I know Evernote is hardly a new service. It also lacks a Linux client. Despite these two things, I still feel the need to sing its praises to Linux users.
Evernote is a virtual closet for all of your electronic scraps. Like a physical closet, it can either be jammed full of stuff with no rhyme or reason, or it can be organized to death. Evernote supports both methods.
For me, it’s been a great, central place to keep notes to myself.
Just a quick procedural note: I pretty much live in my calendar. Evernote is used for anything that doesn’t have a date attached to it. So specific posts are on my calendar, but amorphous post ideas are in Evernote. Articles I want to read later are saved in Pocket.
I discovered Evernote this summer. Whenever I go on vacation, I wind up with a bunch of assorted notes to myself. They range from articles that come across my radar that I don’t have time to fully process, to music, movie, and book recommendations, to ideas I want to follow up on. In the past, I’ve used email and paper to track everything, but my wife suggested Evernote.
Evernote has an Android client, so it was great for me. Anything I found on my phone I could easily send into Evernote. Plus, it was very easy to write notes to myself. As a result, when we got back from vacation, I had a neat list of links and ideas to review in one place.
From there, I just got in the habit of using it as the central place for all of my lists and drafts. I had been using SimpleNote, but the Android clients for it weren’t very good. I had also been keeping things in PBWorks, but there wasn’t an Android client for that.
In a lot of ways, there’s nothing special about Evernote. It’s just a centralized collection of text documents organized into what Evernote calls notebooks. The strength of it is the clients, which make it available on just about everything. And for me, the strength is also my commitment to using it.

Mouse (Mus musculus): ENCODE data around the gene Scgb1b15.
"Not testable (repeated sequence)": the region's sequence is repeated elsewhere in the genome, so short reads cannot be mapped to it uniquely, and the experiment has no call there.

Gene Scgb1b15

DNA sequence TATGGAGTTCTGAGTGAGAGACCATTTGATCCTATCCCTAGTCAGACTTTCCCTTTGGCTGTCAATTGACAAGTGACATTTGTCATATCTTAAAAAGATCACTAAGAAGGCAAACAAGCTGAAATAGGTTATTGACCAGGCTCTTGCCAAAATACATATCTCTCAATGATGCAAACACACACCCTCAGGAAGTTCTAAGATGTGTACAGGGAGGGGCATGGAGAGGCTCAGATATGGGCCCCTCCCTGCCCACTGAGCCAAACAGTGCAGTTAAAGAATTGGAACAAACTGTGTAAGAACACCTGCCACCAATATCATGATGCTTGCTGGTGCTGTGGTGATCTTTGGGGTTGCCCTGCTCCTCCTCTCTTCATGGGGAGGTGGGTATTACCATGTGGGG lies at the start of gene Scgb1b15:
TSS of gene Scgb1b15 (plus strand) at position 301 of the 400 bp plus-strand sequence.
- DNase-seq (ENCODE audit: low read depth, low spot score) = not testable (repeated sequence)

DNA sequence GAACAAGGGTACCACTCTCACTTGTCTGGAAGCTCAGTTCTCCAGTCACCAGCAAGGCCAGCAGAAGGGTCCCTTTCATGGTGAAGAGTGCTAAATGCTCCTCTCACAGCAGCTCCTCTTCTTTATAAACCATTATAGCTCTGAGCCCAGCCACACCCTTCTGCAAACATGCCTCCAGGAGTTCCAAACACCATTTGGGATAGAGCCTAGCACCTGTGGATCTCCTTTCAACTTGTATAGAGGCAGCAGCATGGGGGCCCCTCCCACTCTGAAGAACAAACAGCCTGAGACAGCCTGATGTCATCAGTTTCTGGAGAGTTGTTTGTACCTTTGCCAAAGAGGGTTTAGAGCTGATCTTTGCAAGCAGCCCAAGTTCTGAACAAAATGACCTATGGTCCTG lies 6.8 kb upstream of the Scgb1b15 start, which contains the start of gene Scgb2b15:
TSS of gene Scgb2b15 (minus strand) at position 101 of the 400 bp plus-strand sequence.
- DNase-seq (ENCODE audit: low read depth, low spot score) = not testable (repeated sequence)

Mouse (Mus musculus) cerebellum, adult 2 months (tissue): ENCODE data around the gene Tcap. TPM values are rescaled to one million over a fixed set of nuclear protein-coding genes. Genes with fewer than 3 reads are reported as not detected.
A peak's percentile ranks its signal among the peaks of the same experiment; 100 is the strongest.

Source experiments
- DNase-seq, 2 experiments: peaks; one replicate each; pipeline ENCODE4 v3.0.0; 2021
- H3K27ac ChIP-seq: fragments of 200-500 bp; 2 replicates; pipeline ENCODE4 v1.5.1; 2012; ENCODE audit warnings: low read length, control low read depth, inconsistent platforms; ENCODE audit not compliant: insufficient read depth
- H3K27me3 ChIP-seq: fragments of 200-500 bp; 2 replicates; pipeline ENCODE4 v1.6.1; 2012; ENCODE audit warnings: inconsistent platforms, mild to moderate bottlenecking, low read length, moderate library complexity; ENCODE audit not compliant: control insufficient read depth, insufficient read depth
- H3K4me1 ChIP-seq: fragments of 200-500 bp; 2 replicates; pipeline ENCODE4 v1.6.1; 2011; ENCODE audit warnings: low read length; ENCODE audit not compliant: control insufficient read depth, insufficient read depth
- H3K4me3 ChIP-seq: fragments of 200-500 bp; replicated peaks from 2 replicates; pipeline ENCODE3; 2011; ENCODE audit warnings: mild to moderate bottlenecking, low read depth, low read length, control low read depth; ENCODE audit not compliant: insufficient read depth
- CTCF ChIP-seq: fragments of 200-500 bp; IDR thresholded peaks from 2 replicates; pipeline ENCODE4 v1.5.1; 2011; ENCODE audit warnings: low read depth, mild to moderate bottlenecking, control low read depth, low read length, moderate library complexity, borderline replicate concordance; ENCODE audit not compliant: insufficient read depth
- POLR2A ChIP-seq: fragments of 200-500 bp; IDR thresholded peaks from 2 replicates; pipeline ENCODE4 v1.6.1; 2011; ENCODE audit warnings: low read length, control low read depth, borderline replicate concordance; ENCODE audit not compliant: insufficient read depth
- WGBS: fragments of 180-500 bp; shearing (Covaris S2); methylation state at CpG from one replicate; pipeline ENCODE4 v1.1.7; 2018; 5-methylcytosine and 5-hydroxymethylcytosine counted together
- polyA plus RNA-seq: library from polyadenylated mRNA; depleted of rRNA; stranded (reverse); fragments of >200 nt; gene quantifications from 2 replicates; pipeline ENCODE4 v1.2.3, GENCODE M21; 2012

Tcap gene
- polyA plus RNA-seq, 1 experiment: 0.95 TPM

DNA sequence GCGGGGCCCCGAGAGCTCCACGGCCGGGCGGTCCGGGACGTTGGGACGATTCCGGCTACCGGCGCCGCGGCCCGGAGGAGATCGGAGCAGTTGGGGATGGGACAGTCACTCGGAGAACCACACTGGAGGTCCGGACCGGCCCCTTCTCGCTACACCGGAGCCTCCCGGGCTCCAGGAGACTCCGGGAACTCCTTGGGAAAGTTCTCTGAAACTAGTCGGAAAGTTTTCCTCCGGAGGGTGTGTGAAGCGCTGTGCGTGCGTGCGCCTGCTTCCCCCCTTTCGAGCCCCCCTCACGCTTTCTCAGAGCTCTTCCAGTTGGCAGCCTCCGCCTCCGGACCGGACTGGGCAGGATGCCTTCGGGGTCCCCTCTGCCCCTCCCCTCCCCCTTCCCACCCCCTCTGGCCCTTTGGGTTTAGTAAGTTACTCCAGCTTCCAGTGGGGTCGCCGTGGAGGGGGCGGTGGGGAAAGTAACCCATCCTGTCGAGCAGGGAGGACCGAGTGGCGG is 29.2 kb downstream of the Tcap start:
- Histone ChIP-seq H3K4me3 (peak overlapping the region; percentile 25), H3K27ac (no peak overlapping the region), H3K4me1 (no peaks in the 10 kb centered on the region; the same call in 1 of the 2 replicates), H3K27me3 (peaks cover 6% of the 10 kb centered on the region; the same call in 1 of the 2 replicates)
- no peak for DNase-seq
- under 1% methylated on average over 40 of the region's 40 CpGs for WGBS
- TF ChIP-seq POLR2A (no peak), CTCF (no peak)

As I mentioned earlier, there’s no official Linux client, although there is NeverNote, a clone for Linux. GNOME Notes also has some Evernote integration. But the browser extensions are really good, as is the web interface, so I’m not even sure I’d bother installing a client, even if one were available. Lately, I’ve been emailing a lot of stuff into Evernote and that’s also been wonderfully convenient (every Evernote account has a personalized email address that allows you to email content into it).
Evernote web clipper in action
Evernote also supports two-step authentication using the Google Authenticator. In general, I’m gravitating toward services that offer that option, since security is always a concern (Evernote was hacked earlier this year).
Productivity is a funny thing. For many, it’s very easy to become obsessed with it to the point where you’re being unproductive. Evernote, with all of its features and versatility, definitely lends itself to that rabbit hole. I try not to overthink it and instead use Evernote as the one place where I keep stuff I might want someplace other than my laptop. I also try and check it every day, because I do sometimes send things there and then forget about them. But as I mentioned above, anything with any kind of due date gets thrown on the calendar. And this workflow works very well for me. But the reason it works so well is because I focus on the process and not the tool. I focus on what I want to do (keep track of my stuff) and not what I want to do it with (Evernote). It’s a subtle distinction, but it prevents me from becoming obsessed with mastering Evernote at the expense of actually getting work done.
There are lots of Evernote alternatives. When I looked at a bunch of these, I was surprisingly impressed by OneNote and wary of Google, a company that doesn’t always stick with its products. Evernote worked best for me but it won’t be the right fit for everyone.
Evernote is amazingly robust. I’m sure I’m not touching a lot of the functionality that’s possible, but for anyone who feels like they have a lot of electronic stuff all over the place (like in text files, Dropbox, and assorted email accounts), Evernote solves a problem. It’s not a Linux-specific problem, but because Linux people tend to jump around computers and devices, the Evernote solution will speak to a lot of us. If you’ve somehow avoided checking it out before now, it’s worth investigating. Even without an official Linux client.